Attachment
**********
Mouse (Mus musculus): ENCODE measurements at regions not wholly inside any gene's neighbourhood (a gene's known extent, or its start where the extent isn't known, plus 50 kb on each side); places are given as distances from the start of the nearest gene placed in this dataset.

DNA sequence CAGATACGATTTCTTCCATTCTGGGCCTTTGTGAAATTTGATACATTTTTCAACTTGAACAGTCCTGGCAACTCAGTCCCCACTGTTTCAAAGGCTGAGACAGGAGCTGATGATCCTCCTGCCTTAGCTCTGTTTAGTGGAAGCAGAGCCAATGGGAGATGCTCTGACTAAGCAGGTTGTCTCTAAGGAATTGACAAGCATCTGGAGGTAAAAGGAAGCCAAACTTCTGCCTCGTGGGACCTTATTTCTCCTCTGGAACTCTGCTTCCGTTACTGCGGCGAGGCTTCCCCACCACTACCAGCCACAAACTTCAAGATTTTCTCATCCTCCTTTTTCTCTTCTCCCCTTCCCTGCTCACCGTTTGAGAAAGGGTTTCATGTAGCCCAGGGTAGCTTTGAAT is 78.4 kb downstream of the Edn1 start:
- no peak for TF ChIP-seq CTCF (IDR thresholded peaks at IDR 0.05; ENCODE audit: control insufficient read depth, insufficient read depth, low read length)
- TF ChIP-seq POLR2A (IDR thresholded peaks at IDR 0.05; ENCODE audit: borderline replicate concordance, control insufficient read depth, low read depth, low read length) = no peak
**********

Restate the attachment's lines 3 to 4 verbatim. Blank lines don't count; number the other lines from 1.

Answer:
- no peak for TF ChIP-seq CTCF (IDR thresholded peaks at IDR 0.05; ENCODE audit: control insufficient read depth, insufficient read depth, low read length)
- TF ChIP-seq POLR2A (IDR thresholded peaks at IDR 0.05; ENCODE audit: borderline replicate concordance, control insufficient read depth, low read depth, low read length) = no peak